The mechanical advantage is one less than the number or ropes between the blocks. Terminology: Sheaves (pronounced “shivs”) . RESTRICTED CIRCULATION Page 36 of 40 .KNOTS.The grooved wheels upon which the rope rides in a block.HITCHES & SPLICES MYGAZEE ‘99 HOW TO RIG A BLOCK AND TACKLE A block and tackle takes much of the work out of moving heavy objects.ROPE.
2. 1.. Fall block .HITCHES & SPLICES MYGAZEE ‘99 Becket . Reeve . ending up with the end eye-spliced to the becket. opposite it’s hook end..A bracket on a block.The fixed block.ROPE. Double & Single: The becket is always on the single block. then No. Start with the rope end that is to be fastened to the becket. in a simplified manner. HOW TO MAKE A CLIMBING and SAFETY LINE RESTRICTED CIRCULATION Page 37 of 40 . This eliminates the necessity of pulling the entire rope length through the blocks. and so on . The double block is always the fall block. the easiest way to reeve a block and tackle. Reeve the rope end first over sheave No. The diagrams show. Double & Double: The becket is always on the fall block. for fastening the rope end to the block. The single block is always the movable block.KNOTS.The procedure of rigging a block and tackle.
and flip it forward and slightly to the right. and when it is a floating rope.Black twine.Black twine..Black twine.Red rag.KNOTS. 3 fathoms (Mark 3) . RESTRICTED CIRCULATION Page 38 of 40 . a seizing of black twine around the line. 6 fathoms (Deep 6) . Measurements are made in fathoms (1 fathom is 6 feet or 1.HITCHES & SPLICES MYGAZEE ‘99 A rope with a series of hand-holds is perfect for climbing. British Ropes etc.2 strips of leather. . . as shown.8288 meter). mark as follows: 1 fathom (Deep 1) . 10 fathoms (Mark 10) . with an anchor bend if you’re using PIMM Sheet Lash the end of the line securely to the standing part when using an anchor bend. “Deeps” are indicated by a mark of black paint or. for trailing from an anchored boat to provide a safety line for swimmers. 8 fathoms (Deep 8) . Measuring from the base of the lead. manufactured by Wellington Ropes. 7 fathoms (Mark 7) . It’s easy to make one.. Complete the knot by pulling the loop sharply to the left. 4 fathoms (Deep 4) . preferably.Strip of leather with a hole in it. 9 fathoms (Deep 9) . 2 fathoms (Mark 2) . 5 fathoms (Mark 5) .ROPE. Attach the line to the sounding lead with an eye-splice if you’re using twisted or Braid-on-Braid line. Select the length and diameter best suited to the “feel” you like and the depth of the water where most of your cruising is done.White rag. Pull the lower ioop under the rope and up through the top ioop. First.3 strips of leather. Like polypropylene or polyethylene.Black twine. “Marks” are indicated by attaching the markers listed below. The best to use is twisted polyester or 100% polyester braided line such as PIMM Sheet or Braid-on-Braid.Black twine. HOW TO MAKE A LEAD LINE You will want a line that does not stretch so that measurements will be accurate. make a loop in the rope as illustrated.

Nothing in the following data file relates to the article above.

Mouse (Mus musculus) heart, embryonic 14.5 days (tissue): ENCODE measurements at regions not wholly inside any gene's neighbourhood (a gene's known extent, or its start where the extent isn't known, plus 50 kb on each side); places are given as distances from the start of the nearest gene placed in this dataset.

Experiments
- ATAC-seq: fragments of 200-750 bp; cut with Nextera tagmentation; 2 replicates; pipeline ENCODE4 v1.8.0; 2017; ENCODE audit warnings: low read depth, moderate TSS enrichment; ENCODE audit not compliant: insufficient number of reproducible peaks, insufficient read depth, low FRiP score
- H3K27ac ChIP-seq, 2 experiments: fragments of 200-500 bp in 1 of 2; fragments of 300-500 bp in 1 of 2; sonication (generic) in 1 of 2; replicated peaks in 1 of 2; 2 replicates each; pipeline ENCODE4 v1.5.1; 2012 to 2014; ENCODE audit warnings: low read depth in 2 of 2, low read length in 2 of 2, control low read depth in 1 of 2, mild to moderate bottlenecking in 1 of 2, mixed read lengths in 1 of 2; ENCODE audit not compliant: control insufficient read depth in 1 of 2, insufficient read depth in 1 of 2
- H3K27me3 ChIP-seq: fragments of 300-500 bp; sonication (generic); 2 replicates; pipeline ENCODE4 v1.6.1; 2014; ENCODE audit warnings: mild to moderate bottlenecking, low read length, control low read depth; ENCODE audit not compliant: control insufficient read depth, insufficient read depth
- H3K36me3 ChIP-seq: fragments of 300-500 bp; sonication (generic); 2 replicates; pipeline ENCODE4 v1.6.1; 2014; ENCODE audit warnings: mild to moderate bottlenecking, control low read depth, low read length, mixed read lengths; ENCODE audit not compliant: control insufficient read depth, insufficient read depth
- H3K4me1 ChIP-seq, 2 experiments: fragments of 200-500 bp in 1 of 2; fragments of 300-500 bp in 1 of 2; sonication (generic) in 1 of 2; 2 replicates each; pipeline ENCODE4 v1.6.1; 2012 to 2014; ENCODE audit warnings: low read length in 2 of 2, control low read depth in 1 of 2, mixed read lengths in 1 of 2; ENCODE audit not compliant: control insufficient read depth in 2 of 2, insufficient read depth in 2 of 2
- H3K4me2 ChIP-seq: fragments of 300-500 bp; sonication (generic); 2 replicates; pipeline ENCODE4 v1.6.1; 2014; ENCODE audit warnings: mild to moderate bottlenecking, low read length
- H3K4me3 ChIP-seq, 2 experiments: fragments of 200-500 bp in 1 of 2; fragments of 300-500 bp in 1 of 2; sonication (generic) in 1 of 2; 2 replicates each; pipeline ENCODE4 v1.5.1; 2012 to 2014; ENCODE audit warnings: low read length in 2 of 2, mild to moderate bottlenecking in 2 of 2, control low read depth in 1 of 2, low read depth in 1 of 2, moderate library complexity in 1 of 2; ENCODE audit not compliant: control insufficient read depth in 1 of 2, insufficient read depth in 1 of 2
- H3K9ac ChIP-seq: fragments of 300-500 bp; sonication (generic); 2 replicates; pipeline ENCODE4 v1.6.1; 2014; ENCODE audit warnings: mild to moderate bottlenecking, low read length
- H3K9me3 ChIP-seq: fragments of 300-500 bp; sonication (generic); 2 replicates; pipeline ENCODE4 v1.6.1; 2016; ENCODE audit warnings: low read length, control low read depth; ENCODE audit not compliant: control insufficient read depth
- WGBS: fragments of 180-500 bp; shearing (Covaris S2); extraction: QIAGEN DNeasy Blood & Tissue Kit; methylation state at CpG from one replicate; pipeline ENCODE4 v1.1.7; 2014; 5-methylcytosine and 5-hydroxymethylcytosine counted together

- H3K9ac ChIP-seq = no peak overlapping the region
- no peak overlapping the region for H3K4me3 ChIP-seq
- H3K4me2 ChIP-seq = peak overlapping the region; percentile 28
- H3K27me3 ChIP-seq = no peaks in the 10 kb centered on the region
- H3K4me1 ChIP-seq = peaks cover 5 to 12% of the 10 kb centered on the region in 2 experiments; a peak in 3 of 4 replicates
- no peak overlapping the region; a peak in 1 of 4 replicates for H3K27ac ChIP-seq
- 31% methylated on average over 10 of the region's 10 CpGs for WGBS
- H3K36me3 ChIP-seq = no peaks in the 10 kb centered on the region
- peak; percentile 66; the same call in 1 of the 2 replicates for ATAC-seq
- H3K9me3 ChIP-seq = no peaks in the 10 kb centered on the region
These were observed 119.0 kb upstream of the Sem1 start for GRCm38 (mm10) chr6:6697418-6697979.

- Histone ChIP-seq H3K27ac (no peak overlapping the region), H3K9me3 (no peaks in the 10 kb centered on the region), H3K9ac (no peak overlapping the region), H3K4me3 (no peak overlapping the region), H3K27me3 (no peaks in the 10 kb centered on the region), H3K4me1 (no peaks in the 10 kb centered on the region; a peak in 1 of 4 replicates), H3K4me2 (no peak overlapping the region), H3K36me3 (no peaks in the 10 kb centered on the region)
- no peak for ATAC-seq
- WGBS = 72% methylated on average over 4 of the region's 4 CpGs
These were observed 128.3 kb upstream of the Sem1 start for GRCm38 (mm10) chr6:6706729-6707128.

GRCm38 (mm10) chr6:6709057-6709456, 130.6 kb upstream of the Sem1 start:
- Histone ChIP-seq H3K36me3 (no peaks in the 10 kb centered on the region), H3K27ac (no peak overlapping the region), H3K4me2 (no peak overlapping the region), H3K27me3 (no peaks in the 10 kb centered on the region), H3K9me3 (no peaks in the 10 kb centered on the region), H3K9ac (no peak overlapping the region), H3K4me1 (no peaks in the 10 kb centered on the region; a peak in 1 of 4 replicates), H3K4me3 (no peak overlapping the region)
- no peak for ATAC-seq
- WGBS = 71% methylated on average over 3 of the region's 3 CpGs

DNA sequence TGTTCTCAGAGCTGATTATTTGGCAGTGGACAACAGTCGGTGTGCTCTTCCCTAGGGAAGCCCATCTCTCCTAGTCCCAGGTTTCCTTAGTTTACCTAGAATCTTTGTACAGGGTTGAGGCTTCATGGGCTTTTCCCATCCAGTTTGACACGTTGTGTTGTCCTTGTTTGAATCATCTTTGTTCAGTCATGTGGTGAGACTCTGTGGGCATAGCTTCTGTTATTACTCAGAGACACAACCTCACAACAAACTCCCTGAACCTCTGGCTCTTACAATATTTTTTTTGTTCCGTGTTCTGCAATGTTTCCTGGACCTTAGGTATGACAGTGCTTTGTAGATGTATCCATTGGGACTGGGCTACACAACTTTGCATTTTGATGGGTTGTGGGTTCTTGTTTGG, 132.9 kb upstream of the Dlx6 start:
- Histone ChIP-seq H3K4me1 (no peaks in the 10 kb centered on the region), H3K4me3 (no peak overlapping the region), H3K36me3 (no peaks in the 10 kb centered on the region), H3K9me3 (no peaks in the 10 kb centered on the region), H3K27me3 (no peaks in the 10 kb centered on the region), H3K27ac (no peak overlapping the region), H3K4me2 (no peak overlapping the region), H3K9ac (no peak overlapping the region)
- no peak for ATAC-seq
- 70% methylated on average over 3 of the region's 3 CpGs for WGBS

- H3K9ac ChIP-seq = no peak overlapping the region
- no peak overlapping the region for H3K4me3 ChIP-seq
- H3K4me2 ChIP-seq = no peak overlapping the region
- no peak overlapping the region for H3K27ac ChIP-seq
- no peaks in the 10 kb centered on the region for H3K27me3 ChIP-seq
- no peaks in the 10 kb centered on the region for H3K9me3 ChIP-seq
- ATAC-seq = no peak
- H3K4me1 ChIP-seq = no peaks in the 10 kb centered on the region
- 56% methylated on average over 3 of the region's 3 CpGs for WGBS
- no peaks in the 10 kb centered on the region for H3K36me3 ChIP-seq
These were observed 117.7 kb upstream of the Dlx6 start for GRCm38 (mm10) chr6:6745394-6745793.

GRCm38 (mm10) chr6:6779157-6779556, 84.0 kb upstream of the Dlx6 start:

This prevents the rope end from unravelling and from slipping through the Honda knot used to make the noose.Black twine.Black twine. Your Lariat is now finished.KNOTS. 19 fathoms (Deep 19) .ROPE.Black twine.Red rag. 12 fathoms (Deep 12) . Pass the end through the opposite side of the overhand knot from which it protrudes. To make the Honda knot. 15 fathoms (Mark 15) . HOW TO MAKE A LARIAT (LASSO) The first step in making your Lariat is to put a Crown knot or Mathew Walker knot in both ends of the rope. tie a simple overhand knot in your Lariat. 20 fathoms (Mark 20) .3 strips of leather. 18 fathoms (Deep 18) . RESTRICTED CIRCULATION Page 39 of 40 .White rag. 17 fathoms (Mark 17) .Black twine. as illustrated. 16 fathoms (Deep 16) . Pull overhand knot tight. Run the other end of your rope through the honda knot to form the noose.HITCHES & SPLICES MYGAZEE ‘99 11 fathoms (Deep 11) . 13 fathoms (Mark 13) .Black twine.A line with 2 knots in it. leaving a small loop. 14 fathoms (Deep 14) .Black twine.
heavy object. Any self-respecting wharfie will take out his knife and cut off any such knot.Beginners . a ball first set of turns and outside the second of ropeyarn. Splice or whip the end to the set.g. the middle of the first three turns. NOTE 2: The British Admiralty Manual of Seamanship illustrates a slightly different method whereby the working end comes out alongside the standing part . e. standing part NOTE 1: Avoid the temptation to weight the core with a hard. Make three more turns passing inside the Tighten up the knot round a soft core. This can convert a useful knot into a potentially lethal missile.Monkey's Fist Page 1 Monkey's Fist Make three turns round the Start making turns passing outside hand. Complete the three second turns.